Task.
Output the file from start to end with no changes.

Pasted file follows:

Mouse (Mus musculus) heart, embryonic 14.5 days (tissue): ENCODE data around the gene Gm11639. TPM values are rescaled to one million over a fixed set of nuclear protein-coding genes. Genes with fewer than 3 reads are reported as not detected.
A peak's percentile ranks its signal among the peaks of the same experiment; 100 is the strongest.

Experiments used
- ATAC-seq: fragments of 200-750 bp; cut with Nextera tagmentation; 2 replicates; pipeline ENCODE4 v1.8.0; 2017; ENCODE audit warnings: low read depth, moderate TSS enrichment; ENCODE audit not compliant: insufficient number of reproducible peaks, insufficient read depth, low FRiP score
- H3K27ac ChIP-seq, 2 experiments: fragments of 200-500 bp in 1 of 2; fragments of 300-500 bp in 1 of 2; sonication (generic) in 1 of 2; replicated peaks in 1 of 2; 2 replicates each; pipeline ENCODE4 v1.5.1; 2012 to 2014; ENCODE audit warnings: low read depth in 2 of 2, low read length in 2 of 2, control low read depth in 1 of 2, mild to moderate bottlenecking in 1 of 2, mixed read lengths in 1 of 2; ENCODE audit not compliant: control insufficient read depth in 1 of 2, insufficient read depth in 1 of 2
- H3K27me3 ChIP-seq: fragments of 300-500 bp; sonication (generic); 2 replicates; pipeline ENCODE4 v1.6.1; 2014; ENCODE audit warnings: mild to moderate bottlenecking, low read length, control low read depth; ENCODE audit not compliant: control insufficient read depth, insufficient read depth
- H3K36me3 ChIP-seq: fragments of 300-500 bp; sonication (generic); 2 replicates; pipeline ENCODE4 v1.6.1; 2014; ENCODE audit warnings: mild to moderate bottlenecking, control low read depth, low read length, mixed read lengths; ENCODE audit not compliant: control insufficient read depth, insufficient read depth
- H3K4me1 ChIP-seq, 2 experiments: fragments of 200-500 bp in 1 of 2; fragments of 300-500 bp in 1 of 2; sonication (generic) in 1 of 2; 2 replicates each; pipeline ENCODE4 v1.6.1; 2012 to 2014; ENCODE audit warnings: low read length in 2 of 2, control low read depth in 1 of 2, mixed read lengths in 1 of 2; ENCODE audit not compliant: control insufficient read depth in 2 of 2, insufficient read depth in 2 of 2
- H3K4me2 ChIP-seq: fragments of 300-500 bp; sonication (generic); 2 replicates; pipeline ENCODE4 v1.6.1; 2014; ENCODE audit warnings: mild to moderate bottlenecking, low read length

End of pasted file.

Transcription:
Mouse (Mus musculus) heart, embryonic 14.5 days (tissue): ENCODE data around the gene Gm11639. TPM values are rescaled to one million over a fixed set of nuclear protein-coding genes. Genes with fewer than 3 reads are reported as not detected.
A peak's percentile ranks its signal among the peaks of the same experiment; 100 is the strongest.

Experiments used
- ATAC-seq: fragments of 200-750 bp; cut with Nextera tagmentation; 2 replicates; pipeline ENCODE4 v1.8.0; 2017; ENCODE audit warnings: low read depth, moderate TSS enrichment; ENCODE audit not compliant: insufficient number of reproducible peaks, insufficient read depth, low FRiP score
- H3K27ac ChIP-seq, 2 experiments: fragments of 200-500 bp in 1 of 2; fragments of 300-500 bp in 1 of 2; sonication (generic) in 1 of 2; replicated peaks in 1 of 2; 2 replicates each; pipeline ENCODE4 v1.5.1; 2012 to 2014; ENCODE audit warnings: low read depth in 2 of 2, low read length in 2 of 2, control low read depth in 1 of 2, mild to moderate bottlenecking in 1 of 2, mixed read lengths in 1 of 2; ENCODE audit not compliant: control insufficient read depth in 1 of 2, insufficient read depth in 1 of 2
- H3K27me3 ChIP-seq: fragments of 300-500 bp; sonication (generic); 2 replicates; pipeline ENCODE4 v1.6.1; 2014; ENCODE audit warnings: mild to moderate bottlenecking, low read length, control low read depth; ENCODE audit not compliant: control insufficient read depth, insufficient read depth
- H3K36me3 ChIP-seq: fragments of 300-500 bp; sonication (generic); 2 replicates; pipeline ENCODE4 v1.6.1; 2014; ENCODE audit warnings: mild to moderate bottlenecking, control low read depth, low read length, mixed read lengths; ENCODE audit not compliant: control insufficient read depth, insufficient read depth
- H3K4me1 ChIP-seq, 2 experiments: fragments of 200-500 bp in 1 of 2; fragments of 300-500 bp in 1 of 2; sonication (generic) in 1 of 2; 2 replicates each; pipeline ENCODE4 v1.6.1; 2012 to 2014; ENCODE audit warnings: low read length in 2 of 2, control low read depth in 1 of 2, mixed read lengths in 1 of 2; ENCODE audit not compliant: control insufficient read depth in 2 of 2, insufficient read depth in 2 of 2
- H3K4me2 ChIP-seq: fragments of 300-500 bp; sonication (generic); 2 replicates; pipeline ENCODE4 v1.6.1; 2014; ENCODE audit warnings: mild to moderate bottlenecking, low read length